“D’you ever cook vegan stuff?” someone asked.


“You are now!”

Somebody else suggested Bocik dump in some wine.

“Yeah, good idea,” said Bocik, looking up from the dough. “Wine is vegan. Let’s put some crack in it. As long as you don’t have milk in it, crack is OK.”

“Did you bring cheese for it? Real Parmesan?” somebody asked.

“Uh, I have some, but absolutely nobody is getting any,” said Bocik, nodding toward three different signs declaring the A-Zone fridge inhospitable to animal products. (One just said, “Non-vegan items will be discarded.”) “I don’t wanna be the guy who defiled the A-Zone.”

“You should definitely put nutritional yeast in here. Where’s the nutritional yeast?” asked Rachel A. She found a shaker filled with straw yellow flakes.

“Er,” said Bocik. “Um, I’ll just leave it au naturale.” He rolled out the dough and began to cut it into strips, then morsels.

“Your sauce is ready,” said Rachel A, who had prepped an alternate entree, tofu cacciatore, just in case, and was waiting for the stove.

“No, it’s not,” said Bocik.

“Why didn’t you put the garlic in the marinara?” asked A.

“We took out the good flavor; it went in the oil,” said Bocik.

“When you went to school for cooking,” asked Rachel #3, admiring Bocik’s knife skills, “did you have races with the other cooks?”

“That’s what we did all day,” said Bocik.

When the feast was finally spread, the gnocchi were a little pasty, though the sauce showed Bocik was in his element. He put his grated cheese out next to the dead-yeast topping.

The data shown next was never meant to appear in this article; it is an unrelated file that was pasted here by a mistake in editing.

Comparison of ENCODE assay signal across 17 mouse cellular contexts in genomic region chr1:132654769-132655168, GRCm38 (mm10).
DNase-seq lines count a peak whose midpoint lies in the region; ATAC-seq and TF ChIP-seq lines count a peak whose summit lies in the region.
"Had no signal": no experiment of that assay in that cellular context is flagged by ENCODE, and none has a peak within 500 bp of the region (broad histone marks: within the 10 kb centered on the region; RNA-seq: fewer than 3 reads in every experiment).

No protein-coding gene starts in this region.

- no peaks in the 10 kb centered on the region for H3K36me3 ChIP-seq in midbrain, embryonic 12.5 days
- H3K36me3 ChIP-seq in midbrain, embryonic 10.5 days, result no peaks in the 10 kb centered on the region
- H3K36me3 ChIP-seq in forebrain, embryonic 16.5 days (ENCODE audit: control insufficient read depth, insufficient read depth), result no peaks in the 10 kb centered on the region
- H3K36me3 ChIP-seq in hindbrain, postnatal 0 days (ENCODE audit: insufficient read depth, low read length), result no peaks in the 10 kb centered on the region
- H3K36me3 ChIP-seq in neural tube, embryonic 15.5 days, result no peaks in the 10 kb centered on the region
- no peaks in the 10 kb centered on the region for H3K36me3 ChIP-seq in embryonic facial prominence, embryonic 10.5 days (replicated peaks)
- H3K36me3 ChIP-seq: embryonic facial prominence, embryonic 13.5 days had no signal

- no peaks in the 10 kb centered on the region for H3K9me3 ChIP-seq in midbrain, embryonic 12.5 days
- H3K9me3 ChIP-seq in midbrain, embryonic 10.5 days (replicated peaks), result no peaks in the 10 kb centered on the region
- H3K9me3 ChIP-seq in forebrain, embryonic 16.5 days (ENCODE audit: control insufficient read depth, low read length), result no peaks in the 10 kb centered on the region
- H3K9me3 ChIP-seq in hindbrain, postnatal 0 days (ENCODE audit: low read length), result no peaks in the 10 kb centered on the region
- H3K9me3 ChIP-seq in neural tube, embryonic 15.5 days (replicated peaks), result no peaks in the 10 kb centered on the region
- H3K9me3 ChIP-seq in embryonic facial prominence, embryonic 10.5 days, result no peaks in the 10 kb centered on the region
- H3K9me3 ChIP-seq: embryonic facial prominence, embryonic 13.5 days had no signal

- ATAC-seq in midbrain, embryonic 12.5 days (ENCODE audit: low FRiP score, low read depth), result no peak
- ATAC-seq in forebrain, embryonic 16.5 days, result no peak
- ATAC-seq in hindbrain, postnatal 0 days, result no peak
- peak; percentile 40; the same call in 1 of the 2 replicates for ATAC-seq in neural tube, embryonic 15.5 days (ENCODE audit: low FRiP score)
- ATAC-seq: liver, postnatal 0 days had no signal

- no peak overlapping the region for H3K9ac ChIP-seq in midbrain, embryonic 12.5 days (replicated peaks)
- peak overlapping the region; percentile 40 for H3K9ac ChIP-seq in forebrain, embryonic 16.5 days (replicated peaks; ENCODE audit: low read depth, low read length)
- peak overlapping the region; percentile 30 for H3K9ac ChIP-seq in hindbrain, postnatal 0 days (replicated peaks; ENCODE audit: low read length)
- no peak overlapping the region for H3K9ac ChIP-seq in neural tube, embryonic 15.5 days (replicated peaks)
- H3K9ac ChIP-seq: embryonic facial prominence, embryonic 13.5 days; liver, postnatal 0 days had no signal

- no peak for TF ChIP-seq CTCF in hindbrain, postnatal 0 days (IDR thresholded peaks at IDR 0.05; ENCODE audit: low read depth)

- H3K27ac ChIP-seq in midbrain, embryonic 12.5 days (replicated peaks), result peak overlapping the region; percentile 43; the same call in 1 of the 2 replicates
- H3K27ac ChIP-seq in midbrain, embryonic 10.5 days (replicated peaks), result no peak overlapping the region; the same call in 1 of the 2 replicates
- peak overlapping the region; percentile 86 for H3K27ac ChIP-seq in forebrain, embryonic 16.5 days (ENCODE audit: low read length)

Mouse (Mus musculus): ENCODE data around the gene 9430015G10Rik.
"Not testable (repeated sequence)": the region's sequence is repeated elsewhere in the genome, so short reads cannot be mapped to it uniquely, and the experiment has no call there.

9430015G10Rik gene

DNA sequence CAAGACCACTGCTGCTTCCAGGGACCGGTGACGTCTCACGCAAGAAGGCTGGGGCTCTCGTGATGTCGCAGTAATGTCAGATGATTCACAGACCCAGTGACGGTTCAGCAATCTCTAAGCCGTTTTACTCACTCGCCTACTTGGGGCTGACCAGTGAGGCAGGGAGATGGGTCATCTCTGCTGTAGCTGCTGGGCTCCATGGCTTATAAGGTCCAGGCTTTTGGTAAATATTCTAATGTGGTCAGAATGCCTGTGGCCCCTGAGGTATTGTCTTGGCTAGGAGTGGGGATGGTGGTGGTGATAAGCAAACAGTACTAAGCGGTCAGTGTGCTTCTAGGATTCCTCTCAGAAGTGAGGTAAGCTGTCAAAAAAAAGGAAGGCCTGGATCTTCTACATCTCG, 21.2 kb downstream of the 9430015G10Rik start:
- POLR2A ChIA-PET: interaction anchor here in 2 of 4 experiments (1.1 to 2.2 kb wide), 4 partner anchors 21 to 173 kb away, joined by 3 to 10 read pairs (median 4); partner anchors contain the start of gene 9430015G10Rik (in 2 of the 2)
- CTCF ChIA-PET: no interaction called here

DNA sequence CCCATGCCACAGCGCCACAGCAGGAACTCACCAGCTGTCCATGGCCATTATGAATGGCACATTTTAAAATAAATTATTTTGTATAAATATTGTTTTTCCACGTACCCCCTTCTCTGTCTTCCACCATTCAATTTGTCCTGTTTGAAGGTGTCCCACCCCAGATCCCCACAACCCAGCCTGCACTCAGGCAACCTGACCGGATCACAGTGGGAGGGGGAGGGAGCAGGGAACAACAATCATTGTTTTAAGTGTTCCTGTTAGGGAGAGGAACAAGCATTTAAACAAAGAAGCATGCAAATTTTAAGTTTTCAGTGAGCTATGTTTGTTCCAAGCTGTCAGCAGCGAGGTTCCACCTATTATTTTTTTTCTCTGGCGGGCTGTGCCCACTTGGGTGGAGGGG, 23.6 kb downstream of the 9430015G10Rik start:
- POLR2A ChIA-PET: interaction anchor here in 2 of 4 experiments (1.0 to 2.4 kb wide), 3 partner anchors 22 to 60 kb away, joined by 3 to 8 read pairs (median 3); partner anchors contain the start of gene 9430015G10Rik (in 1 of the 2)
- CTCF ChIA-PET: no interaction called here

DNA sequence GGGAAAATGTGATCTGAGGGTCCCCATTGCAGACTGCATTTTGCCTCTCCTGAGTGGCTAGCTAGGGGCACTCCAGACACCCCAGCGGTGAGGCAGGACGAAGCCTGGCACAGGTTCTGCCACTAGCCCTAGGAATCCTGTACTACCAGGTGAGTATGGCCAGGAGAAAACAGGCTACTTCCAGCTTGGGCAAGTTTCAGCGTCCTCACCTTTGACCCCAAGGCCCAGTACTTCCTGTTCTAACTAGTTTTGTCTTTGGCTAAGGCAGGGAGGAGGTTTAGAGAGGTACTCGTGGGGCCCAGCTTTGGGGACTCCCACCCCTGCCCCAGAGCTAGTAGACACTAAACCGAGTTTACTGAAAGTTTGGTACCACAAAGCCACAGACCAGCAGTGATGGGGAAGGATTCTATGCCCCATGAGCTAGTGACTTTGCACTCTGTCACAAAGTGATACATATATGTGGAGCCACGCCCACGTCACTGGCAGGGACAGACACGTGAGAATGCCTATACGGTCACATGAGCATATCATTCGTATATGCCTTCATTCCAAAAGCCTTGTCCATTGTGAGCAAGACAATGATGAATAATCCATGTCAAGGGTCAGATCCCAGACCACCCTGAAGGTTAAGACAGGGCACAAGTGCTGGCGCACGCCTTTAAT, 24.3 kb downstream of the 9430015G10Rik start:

A flyer Rachel A circulated to attract local activists to the event had invited them to “squish the state” with the eggless dumplings. Asked whether individual acts of veganism seemed futile, Josh said no, especially if you did it as part of a larger group. He paused, then said it was a good personal protest against the way animal bodies and fluids are manufactured. “I’m not down with that.” Also, he said, the boycott tactic has historically had an influence on industry.

On the meat industry, or industry in general?

“Uh–general,” he said.

Rachel #3, asked whether making vegan gnocchi would in any way affect rhetorical fish in a barrel George Bush II, responded that the foodstuff’s deliciousness could ruin the president’s concentration. “He’s always masturbating,” she said, “and when he sees vegan gnocchi he has to drop his penis.”

“Are you talking about the ‘squish the state’ flyer?” Rachel A cut in. “Squishing the state has nothing to do with George Bush!”

Bocik watched as the cell enjoyed the fruits of his experiment. He joked with Rachel A near the wine supply. “You want to overthrow something with me? Let’s overthrow something tonight!”

She half smiled at him. “Let’s overthrow the Moral Muffins,” she said, playing with a box labeled Organic Moral Fiber Muffins. “How do I know I can trust you?”

“C’mon,” he said, “it’s only for the day. We won’t make a lifestyle of it or anything.”

A beat passed. Rachel A rocked on her sandals and took a sip from her plastic cup.